Can You Spot the Profitable Trader?

Graph paper, a calculator and a pen on it.

What does it take to get ahead these days?

Well, if you want a job at a big corporate, quite a bit apparently.

I have a friend who works at a big multinational in Sydney. She tells me it’s virtually impossible to get an interview without a degree.

Now that’s a big ask…especially for entry level positions. You may have a lot to offer. But this company might not look beyond the first page of your CV.

I remember a similar issue when I was starting out. It was all to do with grades.

You see, the top banks had a high entry hurdle. Graduates had to have a degree with a distinction average. While my grades were good, they didn’t quite meet the standard.

But I had a stroke of luck.

A friend was already working at a leading bank. He knew a part-time position was coming up in the dealing room, and he put my name forward.

The introduction made all the difference. It put me in front of the head of a trading desk. Yes, he had an interest in my grades. But it was his overall impression that got me the job.

I read an interesting article recently. It was about Google’s hiring process.

Laszlo Bock is Google’s senior vice president of people operations. He says that grades alone are worthless when choosing staff — they don’t predict anything.

Google instead looks for flexible thinkers who can adapt. They want people who can move outside their comfort zone and learn from mistakes.

Bock notes that grades don’t hurt. It’s just that Google is also looking at other things. This helps explain why a growing portion of staff don’t have degrees.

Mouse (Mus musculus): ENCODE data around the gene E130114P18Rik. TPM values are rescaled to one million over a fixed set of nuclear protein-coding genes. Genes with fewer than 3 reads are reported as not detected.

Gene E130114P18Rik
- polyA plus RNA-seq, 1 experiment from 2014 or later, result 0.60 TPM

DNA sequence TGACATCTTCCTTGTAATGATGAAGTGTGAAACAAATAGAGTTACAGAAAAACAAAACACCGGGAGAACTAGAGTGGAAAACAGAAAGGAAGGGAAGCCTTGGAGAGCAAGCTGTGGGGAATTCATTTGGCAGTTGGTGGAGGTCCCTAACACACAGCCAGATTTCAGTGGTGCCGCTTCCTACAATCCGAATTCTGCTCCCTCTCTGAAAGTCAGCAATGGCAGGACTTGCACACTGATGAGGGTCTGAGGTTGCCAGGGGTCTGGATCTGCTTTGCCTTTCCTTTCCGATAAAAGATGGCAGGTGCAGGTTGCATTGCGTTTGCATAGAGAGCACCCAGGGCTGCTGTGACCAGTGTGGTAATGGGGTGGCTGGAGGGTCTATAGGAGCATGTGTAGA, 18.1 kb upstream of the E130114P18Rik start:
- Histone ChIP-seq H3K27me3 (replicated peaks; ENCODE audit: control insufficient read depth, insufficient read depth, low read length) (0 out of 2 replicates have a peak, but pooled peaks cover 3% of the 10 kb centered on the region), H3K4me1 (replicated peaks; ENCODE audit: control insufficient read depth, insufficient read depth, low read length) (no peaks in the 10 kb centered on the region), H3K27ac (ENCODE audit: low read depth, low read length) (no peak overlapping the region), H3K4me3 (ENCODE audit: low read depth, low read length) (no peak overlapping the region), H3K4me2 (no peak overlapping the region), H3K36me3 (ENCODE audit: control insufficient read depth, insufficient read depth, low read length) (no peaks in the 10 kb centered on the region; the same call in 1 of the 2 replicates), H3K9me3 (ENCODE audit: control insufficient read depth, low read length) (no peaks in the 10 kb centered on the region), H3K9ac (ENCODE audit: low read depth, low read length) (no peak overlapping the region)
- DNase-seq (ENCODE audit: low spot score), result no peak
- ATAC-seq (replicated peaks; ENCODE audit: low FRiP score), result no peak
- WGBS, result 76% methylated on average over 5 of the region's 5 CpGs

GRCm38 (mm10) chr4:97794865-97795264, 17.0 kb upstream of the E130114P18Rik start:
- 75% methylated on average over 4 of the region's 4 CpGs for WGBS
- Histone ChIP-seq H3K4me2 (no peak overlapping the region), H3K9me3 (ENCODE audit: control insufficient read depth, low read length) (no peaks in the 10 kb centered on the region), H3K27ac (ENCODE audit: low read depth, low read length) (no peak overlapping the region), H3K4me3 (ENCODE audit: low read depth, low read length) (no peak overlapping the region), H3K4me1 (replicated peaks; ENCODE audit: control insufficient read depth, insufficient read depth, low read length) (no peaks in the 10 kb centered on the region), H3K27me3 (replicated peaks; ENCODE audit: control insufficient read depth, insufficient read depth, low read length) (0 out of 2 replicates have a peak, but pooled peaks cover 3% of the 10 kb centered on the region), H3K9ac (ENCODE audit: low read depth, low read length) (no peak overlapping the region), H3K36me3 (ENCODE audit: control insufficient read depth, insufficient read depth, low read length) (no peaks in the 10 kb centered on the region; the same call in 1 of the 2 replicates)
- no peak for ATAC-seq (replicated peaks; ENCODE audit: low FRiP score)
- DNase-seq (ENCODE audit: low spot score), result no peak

Yes, grades are a popular measure of ability. But in my experience — and Google’s — they only give one perspective. You need to look at other factors to get a full picture.

Hallmarks of a successful trader

Many people have a similar attitude to trading. Just as they link high grades to job performance, many also think a high win rate is a sign of a good trader.

Let me give you an example. It’s from a conversation I had a few years back at a wedding.

I got talking to a guest about trading. His goal was to trade for a living. I was working at Bankers Trust at the time, and my new friend wanted to know all about it.

One question sticks in my mind. He asked what my strike rate was. In other words, he was asking what percentages of my trades made money.

Without a second thought, I said about 35% to 40%.

I remember his response vividly. He said, ‘Oh, that’s honest.

There was a moment’s pause. Then it struck me. He thought a low strike rate was bad. In his mind, I was confessing that my trading career was in tatters.

I then added some key information. This made all the difference.

I told him my average winning trade was more than three times my average loss. This meant I was actually a very profitable trader. You don’t need a high win rate to make money.

But I can understand the confusion.

The internet is full of ads for all sorts of trading services. Many claim to have exceptional win rates. This plays on the thinking that ‘high grades’ equal success.

A tale of two strategies

I’m going to show a snapshot of data. It’s the individual win rates for a group of traders. I want you to have a look and then I’ll ask you a question.

Here’s the table…

Trader A Trader B Trader C Trader D
Strike rate 88.3% 72.1% 60.8% 60.1%


Now, suppose you want to hire a trader. Whose CV would you look at first?

I think most people would go with trader A. It’s that natural tendency to link a high grade with success. Why look at someone who gets it right less often?

But that’s only part of the story. Let me add some more information.

Trader A Trader B Trader C Trader D
Strike rate 88.3% 72.1% 60.8% 60.1%
Profit $53,269 $69,991 $85,271 $109,300